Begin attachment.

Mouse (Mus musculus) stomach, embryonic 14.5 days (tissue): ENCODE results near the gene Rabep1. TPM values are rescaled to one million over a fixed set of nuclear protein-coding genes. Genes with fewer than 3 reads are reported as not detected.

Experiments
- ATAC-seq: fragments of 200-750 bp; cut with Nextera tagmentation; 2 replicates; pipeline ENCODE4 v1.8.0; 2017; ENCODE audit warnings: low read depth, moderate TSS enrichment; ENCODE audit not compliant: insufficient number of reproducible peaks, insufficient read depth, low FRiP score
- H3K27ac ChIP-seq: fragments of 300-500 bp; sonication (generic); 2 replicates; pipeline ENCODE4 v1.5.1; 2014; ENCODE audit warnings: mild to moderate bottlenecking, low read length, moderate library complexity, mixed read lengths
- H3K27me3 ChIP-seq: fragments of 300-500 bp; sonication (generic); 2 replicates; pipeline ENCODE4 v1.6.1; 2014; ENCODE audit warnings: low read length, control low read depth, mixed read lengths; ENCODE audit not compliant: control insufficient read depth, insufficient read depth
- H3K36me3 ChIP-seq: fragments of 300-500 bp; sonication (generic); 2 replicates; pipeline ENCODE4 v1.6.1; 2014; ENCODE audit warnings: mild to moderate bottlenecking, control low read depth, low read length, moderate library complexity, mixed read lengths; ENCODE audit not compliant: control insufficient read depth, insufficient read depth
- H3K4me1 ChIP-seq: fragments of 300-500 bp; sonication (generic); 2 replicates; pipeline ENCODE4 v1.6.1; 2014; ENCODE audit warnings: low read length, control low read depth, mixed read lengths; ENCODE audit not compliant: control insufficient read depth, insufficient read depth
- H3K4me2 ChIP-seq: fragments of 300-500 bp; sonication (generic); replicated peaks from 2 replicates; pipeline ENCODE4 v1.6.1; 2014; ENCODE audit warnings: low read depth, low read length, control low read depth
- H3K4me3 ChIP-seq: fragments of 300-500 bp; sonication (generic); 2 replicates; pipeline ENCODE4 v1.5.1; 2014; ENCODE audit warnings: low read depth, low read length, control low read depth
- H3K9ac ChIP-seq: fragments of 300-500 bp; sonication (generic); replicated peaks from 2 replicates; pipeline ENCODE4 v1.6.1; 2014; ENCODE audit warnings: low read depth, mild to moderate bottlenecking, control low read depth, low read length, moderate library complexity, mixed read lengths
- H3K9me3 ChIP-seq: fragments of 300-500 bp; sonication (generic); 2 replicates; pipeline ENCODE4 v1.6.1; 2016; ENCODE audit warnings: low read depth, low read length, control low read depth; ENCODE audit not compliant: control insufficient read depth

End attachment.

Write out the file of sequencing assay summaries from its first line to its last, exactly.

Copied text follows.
Mouse (Mus musculus) stomach, embryonic 14.5 days (tissue): ENCODE results near the gene Rabep1. TPM values are rescaled to one million over a fixed set of nuclear protein-coding genes. Genes with fewer than 3 reads are reported as not detected.

Experiments
- ATAC-seq: fragments of 200-750 bp; cut with Nextera tagmentation; 2 replicates; pipeline ENCODE4 v1.8.0; 2017; ENCODE audit warnings: low read depth, moderate TSS enrichment; ENCODE audit not compliant: insufficient number of reproducible peaks, insufficient read depth, low FRiP score
- H3K27ac ChIP-seq: fragments of 300-500 bp; sonication (generic); 2 replicates; pipeline ENCODE4 v1.5.1; 2014; ENCODE audit warnings: mild to moderate bottlenecking, low read length, moderate library complexity, mixed read lengths
- H3K27me3 ChIP-seq: fragments of 300-500 bp; sonication (generic); 2 replicates; pipeline ENCODE4 v1.6.1; 2014; ENCODE audit warnings: low read length, control low read depth, mixed read lengths; ENCODE audit not compliant: control insufficient read depth, insufficient read depth
- H3K36me3 ChIP-seq: fragments of 300-500 bp; sonication (generic); 2 replicates; pipeline ENCODE4 v1.6.1; 2014; ENCODE audit warnings: mild to moderate bottlenecking, control low read depth, low read length, moderate library complexity, mixed read lengths; ENCODE audit not compliant: control insufficient read depth, insufficient read depth
- H3K4me1 ChIP-seq: fragments of 300-500 bp; sonication (generic); 2 replicates; pipeline ENCODE4 v1.6.1; 2014; ENCODE audit warnings: low read length, control low read depth, mixed read lengths; ENCODE audit not compliant: control insufficient read depth, insufficient read depth
- H3K4me2 ChIP-seq: fragments of 300-500 bp; sonication (generic); replicated peaks from 2 replicates; pipeline ENCODE4 v1.6.1; 2014; ENCODE audit warnings: low read depth, low read length, control low read depth
- H3K4me3 ChIP-seq: fragments of 300-500 bp; sonication (generic); 2 replicates; pipeline ENCODE4 v1.5.1; 2014; ENCODE audit warnings: low read depth, low read length, control low read depth
- H3K9ac ChIP-seq: fragments of 300-500 bp; sonication (generic); replicated peaks from 2 replicates; pipeline ENCODE4 v1.6.1; 2014; ENCODE audit warnings: low read depth, mild to moderate bottlenecking, control low read depth, low read length, moderate library complexity, mixed read lengths
- H3K9me3 ChIP-seq: fragments of 300-500 bp; sonication (generic); 2 replicates; pipeline ENCODE4 v1.6.1; 2016; ENCODE audit warnings: low read depth, low read length, control low read depth; ENCODE audit not compliant: control insufficient read depth